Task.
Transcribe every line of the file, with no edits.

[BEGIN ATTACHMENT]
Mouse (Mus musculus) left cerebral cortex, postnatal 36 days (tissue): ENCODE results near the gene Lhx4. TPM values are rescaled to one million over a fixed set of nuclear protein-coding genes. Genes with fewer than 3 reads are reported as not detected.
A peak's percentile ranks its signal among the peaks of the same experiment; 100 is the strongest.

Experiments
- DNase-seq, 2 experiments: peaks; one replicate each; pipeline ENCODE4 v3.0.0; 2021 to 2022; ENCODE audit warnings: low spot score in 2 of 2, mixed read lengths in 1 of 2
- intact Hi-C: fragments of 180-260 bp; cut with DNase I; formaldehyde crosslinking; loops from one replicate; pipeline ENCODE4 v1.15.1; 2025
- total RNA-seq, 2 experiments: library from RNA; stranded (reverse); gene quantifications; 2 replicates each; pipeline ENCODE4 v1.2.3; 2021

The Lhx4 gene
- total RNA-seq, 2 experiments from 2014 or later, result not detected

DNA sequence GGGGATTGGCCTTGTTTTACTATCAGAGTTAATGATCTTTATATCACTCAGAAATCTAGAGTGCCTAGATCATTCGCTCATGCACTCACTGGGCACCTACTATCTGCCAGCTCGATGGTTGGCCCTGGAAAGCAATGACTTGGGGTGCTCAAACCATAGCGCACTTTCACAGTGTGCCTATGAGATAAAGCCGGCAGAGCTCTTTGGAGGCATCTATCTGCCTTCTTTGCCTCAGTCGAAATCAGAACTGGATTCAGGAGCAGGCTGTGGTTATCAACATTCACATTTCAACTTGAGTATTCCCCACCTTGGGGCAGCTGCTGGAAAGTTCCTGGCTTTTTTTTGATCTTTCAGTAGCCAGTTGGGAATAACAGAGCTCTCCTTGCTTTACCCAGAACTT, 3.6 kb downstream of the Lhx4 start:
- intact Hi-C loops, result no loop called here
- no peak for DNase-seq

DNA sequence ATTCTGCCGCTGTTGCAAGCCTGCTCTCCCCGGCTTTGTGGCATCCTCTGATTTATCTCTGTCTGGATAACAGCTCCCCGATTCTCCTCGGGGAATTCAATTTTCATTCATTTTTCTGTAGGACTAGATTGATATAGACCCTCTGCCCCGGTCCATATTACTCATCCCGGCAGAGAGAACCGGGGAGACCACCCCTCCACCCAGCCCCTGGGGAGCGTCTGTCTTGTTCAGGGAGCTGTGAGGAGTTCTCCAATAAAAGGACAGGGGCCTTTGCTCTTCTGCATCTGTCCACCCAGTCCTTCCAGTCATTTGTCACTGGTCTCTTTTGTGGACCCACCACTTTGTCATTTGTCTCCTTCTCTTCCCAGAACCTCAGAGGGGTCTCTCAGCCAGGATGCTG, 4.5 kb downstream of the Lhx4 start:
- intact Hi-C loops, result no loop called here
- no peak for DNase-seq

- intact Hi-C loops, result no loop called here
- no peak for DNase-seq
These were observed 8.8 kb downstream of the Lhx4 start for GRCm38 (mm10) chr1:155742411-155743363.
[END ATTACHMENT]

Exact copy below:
Mouse (Mus musculus) left cerebral cortex, postnatal 36 days (tissue): ENCODE results near the gene Lhx4. TPM values are rescaled to one million over a fixed set of nuclear protein-coding genes. Genes with fewer than 3 reads are reported as not detected.
A peak's percentile ranks its signal among the peaks of the same experiment; 100 is the strongest.

Experiments
- DNase-seq, 2 experiments: peaks; one replicate each; pipeline ENCODE4 v3.0.0; 2021 to 2022; ENCODE audit warnings: low spot score in 2 of 2, mixed read lengths in 1 of 2
- intact Hi-C: fragments of 180-260 bp; cut with DNase I; formaldehyde crosslinking; loops from one replicate; pipeline ENCODE4 v1.15.1; 2025
- total RNA-seq, 2 experiments: library from RNA; stranded (reverse); gene quantifications; 2 replicates each; pipeline ENCODE4 v1.2.3; 2021

The Lhx4 gene
- total RNA-seq, 2 experiments from 2014 or later, result not detected

DNA sequence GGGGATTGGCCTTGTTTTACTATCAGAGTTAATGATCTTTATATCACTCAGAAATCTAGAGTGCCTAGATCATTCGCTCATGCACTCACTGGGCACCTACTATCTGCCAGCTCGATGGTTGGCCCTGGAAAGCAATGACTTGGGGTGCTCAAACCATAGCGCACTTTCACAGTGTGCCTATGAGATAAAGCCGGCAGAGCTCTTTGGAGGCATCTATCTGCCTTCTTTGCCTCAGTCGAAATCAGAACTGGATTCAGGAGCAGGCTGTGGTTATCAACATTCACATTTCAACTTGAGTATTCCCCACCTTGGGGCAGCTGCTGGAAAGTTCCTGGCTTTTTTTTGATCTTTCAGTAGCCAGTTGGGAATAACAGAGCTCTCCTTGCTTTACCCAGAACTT, 3.6 kb downstream of the Lhx4 start:
- intact Hi-C loops, result no loop called here
- no peak for DNase-seq

DNA sequence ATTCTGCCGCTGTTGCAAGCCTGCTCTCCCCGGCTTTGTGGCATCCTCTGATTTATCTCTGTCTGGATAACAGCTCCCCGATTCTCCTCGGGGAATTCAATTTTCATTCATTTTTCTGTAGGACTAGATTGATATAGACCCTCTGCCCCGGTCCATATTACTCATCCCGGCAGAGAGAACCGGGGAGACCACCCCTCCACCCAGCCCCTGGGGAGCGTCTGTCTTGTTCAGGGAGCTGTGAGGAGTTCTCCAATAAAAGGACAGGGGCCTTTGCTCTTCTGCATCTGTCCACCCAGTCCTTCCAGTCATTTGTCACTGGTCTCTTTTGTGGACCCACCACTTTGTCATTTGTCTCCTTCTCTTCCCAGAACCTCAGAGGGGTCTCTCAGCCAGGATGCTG, 4.5 kb downstream of the Lhx4 start:
- intact Hi-C loops, result no loop called here
- no peak for DNase-seq

- intact Hi-C loops, result no loop called here
- no peak for DNase-seq
These were observed 8.8 kb downstream of the Lhx4 start for GRCm38 (mm10) chr1:155742411-155743363.